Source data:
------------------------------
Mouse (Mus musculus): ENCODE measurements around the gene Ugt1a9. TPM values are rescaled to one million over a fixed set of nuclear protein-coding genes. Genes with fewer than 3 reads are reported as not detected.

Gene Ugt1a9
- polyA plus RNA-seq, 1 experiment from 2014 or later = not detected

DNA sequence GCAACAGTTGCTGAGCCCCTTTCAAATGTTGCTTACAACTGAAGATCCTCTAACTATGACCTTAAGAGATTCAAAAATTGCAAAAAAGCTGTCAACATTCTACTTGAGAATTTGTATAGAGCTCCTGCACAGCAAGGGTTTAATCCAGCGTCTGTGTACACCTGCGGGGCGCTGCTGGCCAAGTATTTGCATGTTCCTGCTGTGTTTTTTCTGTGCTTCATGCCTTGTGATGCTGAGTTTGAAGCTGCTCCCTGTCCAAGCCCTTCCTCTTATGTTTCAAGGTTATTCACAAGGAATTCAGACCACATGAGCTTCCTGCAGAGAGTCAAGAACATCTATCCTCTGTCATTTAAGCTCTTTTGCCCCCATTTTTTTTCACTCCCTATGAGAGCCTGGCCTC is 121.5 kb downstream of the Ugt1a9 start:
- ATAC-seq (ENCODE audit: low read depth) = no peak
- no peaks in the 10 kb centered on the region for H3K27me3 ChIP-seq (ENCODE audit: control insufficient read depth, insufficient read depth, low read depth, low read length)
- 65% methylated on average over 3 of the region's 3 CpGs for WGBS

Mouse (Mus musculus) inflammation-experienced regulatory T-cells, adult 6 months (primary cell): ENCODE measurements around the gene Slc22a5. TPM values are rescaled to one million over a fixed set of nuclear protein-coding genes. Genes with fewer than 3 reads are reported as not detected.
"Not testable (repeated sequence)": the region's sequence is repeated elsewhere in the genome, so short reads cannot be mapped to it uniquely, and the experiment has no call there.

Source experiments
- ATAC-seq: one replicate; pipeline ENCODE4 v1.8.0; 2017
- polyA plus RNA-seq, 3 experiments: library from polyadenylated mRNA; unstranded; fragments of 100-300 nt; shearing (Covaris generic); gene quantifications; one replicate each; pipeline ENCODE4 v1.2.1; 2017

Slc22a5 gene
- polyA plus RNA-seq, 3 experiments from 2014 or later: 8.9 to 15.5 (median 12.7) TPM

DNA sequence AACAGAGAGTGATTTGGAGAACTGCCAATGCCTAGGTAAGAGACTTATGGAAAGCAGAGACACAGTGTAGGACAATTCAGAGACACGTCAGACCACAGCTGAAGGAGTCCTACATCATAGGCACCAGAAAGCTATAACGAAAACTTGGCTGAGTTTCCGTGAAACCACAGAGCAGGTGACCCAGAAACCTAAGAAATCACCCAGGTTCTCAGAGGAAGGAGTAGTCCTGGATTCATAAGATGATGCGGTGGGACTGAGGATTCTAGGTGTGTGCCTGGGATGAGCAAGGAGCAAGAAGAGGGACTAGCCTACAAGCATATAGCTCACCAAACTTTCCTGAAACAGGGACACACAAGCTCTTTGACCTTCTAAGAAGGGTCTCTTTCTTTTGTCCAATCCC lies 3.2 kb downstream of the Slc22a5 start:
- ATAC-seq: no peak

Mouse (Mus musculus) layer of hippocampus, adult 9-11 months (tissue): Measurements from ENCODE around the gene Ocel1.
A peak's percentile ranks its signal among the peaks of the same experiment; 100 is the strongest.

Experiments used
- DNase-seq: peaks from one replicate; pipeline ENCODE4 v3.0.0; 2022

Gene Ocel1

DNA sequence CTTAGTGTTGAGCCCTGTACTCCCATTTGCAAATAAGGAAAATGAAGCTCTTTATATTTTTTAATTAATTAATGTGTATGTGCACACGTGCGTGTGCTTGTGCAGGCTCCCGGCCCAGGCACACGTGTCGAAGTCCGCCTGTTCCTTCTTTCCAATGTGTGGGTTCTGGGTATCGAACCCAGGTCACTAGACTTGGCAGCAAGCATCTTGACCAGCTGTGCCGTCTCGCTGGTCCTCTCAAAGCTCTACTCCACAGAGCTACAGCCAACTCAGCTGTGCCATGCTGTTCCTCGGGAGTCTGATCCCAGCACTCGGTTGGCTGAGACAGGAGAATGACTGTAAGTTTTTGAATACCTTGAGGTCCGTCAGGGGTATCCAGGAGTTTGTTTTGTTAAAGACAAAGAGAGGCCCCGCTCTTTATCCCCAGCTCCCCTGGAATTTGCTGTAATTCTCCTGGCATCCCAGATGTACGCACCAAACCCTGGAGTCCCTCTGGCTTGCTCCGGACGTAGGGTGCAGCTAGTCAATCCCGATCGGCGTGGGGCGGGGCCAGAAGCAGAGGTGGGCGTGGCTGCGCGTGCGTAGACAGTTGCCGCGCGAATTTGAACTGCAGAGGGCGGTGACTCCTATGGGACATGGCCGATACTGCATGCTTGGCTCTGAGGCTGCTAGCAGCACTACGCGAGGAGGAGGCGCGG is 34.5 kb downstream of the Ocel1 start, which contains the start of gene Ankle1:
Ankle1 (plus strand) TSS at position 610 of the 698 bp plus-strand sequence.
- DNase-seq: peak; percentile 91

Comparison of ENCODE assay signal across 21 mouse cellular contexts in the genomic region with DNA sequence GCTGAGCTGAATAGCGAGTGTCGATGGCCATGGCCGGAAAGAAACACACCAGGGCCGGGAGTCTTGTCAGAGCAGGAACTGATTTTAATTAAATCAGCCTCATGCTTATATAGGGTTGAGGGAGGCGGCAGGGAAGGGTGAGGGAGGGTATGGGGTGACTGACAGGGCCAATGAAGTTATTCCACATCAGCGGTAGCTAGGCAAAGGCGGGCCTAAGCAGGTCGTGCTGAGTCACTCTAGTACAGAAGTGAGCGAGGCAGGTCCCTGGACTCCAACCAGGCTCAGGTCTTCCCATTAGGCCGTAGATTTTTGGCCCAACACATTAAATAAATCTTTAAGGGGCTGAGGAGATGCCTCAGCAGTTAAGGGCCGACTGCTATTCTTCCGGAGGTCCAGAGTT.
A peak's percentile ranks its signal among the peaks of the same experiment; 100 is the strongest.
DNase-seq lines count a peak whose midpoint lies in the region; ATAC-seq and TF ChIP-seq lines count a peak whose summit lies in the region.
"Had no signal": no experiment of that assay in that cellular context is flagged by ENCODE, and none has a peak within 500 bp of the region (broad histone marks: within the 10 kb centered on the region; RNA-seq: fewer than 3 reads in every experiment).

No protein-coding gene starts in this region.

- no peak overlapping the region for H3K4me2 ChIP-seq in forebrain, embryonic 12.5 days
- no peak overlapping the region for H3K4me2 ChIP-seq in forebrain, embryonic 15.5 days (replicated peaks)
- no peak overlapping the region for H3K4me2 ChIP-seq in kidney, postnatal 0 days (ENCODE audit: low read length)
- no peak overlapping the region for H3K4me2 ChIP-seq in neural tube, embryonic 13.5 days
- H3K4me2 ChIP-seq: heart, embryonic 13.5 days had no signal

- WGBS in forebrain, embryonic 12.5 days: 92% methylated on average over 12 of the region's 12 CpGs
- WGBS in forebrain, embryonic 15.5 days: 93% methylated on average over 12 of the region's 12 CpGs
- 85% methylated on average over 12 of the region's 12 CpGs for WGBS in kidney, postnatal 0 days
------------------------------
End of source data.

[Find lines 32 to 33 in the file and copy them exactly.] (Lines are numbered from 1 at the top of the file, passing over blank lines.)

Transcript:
- no peak overlapping the region for H3K4me2 ChIP-seq in kidney, postnatal 0 days (ENCODE audit: low read length)
- no peak overlapping the region for H3K4me2 ChIP-seq in neural tube, embryonic 13.5 days